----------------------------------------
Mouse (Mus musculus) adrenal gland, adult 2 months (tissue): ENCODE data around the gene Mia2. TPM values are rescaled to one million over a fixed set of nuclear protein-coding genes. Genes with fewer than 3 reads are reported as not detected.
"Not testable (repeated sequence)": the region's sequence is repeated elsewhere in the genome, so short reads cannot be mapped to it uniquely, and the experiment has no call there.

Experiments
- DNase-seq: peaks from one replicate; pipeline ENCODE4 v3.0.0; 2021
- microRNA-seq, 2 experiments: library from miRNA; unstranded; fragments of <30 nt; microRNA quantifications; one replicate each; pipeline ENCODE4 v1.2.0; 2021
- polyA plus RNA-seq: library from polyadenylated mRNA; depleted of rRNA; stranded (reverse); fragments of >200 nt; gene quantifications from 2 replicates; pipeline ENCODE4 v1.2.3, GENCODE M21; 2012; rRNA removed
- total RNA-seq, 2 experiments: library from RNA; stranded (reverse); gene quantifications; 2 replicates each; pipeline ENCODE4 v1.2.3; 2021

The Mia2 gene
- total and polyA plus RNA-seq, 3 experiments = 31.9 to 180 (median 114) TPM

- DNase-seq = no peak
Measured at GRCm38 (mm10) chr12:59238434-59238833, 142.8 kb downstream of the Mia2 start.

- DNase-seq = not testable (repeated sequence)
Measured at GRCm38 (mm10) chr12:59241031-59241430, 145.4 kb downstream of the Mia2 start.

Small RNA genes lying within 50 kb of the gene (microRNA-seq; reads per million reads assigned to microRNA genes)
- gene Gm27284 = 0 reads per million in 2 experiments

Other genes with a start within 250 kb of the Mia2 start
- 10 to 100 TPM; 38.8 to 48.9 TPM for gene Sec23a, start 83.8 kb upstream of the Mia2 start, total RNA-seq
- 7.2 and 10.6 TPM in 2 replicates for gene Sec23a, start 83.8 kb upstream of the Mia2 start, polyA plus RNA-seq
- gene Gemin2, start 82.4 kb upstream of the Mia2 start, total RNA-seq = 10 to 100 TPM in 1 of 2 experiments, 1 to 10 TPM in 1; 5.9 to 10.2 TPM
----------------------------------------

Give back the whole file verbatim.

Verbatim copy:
Mouse (Mus musculus) adrenal gland, adult 2 months (tissue): ENCODE data around the gene Mia2. TPM values are rescaled to one million over a fixed set of nuclear protein-coding genes. Genes with fewer than 3 reads are reported as not detected.
"Not testable (repeated sequence)": the region's sequence is repeated elsewhere in the genome, so short reads cannot be mapped to it uniquely, and the experiment has no call there.

Experiments
- DNase-seq: peaks from one replicate; pipeline ENCODE4 v3.0.0; 2021
- microRNA-seq, 2 experiments: library from miRNA; unstranded; fragments of <30 nt; microRNA quantifications; one replicate each; pipeline ENCODE4 v1.2.0; 2021
- polyA plus RNA-seq: library from polyadenylated mRNA; depleted of rRNA; stranded (reverse); fragments of >200 nt; gene quantifications from 2 replicates; pipeline ENCODE4 v1.2.3, GENCODE M21; 2012; rRNA removed
- total RNA-seq, 2 experiments: library from RNA; stranded (reverse); gene quantifications; 2 replicates each; pipeline ENCODE4 v1.2.3; 2021

The Mia2 gene
- total and polyA plus RNA-seq, 3 experiments = 31.9 to 180 (median 114) TPM

- DNase-seq = no peak
Measured at GRCm38 (mm10) chr12:59238434-59238833, 142.8 kb downstream of the Mia2 start.

- DNase-seq = not testable (repeated sequence)
Measured at GRCm38 (mm10) chr12:59241031-59241430, 145.4 kb downstream of the Mia2 start.

Small RNA genes lying within 50 kb of the gene (microRNA-seq; reads per million reads assigned to microRNA genes)
- gene Gm27284 = 0 reads per million in 2 experiments

Other genes with a start within 250 kb of the Mia2 start
- 10 to 100 TPM; 38.8 to 48.9 TPM for gene Sec23a, start 83.8 kb upstream of the Mia2 start, total RNA-seq
- 7.2 and 10.6 TPM in 2 replicates for gene Sec23a, start 83.8 kb upstream of the Mia2 start, polyA plus RNA-seq
- gene Gemin2, start 82.4 kb upstream of the Mia2 start, total RNA-seq = 10 to 100 TPM in 1 of 2 experiments, 1 to 10 TPM in 1; 5.9 to 10.2 TPM